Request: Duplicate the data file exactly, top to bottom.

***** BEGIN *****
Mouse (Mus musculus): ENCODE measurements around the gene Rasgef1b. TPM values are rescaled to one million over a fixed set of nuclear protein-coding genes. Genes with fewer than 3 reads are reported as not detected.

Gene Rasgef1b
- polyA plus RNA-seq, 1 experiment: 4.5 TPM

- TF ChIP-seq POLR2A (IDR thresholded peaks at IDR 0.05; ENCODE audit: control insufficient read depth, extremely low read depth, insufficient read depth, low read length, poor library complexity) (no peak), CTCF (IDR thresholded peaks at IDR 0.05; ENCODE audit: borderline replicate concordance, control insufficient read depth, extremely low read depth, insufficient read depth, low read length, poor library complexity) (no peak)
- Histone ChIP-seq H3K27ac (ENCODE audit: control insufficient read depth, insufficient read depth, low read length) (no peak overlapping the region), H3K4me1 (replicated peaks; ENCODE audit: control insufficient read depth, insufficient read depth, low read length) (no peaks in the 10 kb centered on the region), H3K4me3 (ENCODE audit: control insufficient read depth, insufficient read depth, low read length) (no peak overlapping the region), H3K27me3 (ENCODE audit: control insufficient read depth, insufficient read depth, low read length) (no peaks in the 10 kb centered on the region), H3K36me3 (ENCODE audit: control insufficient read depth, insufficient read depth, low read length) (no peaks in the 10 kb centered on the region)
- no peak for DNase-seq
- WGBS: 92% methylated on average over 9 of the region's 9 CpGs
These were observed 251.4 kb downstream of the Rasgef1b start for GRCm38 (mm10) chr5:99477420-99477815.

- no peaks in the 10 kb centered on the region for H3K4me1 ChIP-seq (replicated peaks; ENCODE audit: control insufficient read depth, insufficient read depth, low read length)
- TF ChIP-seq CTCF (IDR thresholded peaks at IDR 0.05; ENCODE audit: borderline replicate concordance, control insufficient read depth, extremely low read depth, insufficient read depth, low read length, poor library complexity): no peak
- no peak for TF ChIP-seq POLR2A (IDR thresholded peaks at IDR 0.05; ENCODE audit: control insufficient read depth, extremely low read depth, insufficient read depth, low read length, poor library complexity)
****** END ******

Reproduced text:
Mouse (Mus musculus): ENCODE measurements around the gene Rasgef1b. TPM values are rescaled to one million over a fixed set of nuclear protein-coding genes. Genes with fewer than 3 reads are reported as not detected.

Gene Rasgef1b
- polyA plus RNA-seq, 1 experiment: 4.5 TPM

- TF ChIP-seq POLR2A (IDR thresholded peaks at IDR 0.05; ENCODE audit: control insufficient read depth, extremely low read depth, insufficient read depth, low read length, poor library complexity) (no peak), CTCF (IDR thresholded peaks at IDR 0.05; ENCODE audit: borderline replicate concordance, control insufficient read depth, extremely low read depth, insufficient read depth, low read length, poor library complexity) (no peak)
- Histone ChIP-seq H3K27ac (ENCODE audit: control insufficient read depth, insufficient read depth, low read length) (no peak overlapping the region), H3K4me1 (replicated peaks; ENCODE audit: control insufficient read depth, insufficient read depth, low read length) (no peaks in the 10 kb centered on the region), H3K4me3 (ENCODE audit: control insufficient read depth, insufficient read depth, low read length) (no peak overlapping the region), H3K27me3 (ENCODE audit: control insufficient read depth, insufficient read depth, low read length) (no peaks in the 10 kb centered on the region), H3K36me3 (ENCODE audit: control insufficient read depth, insufficient read depth, low read length) (no peaks in the 10 kb centered on the region)
- no peak for DNase-seq
- WGBS: 92% methylated on average over 9 of the region's 9 CpGs
These were observed 251.4 kb downstream of the Rasgef1b start for GRCm38 (mm10) chr5:99477420-99477815.

- no peaks in the 10 kb centered on the region for H3K4me1 ChIP-seq (replicated peaks; ENCODE audit: control insufficient read depth, insufficient read depth, low read length)
- TF ChIP-seq CTCF (IDR thresholded peaks at IDR 0.05; ENCODE audit: borderline replicate concordance, control insufficient read depth, extremely low read depth, insufficient read depth, low read length, poor library complexity): no peak
- no peak for TF ChIP-seq POLR2A (IDR thresholded peaks at IDR 0.05; ENCODE audit: control insufficient read depth, extremely low read depth, insufficient read depth, low read length, poor library complexity)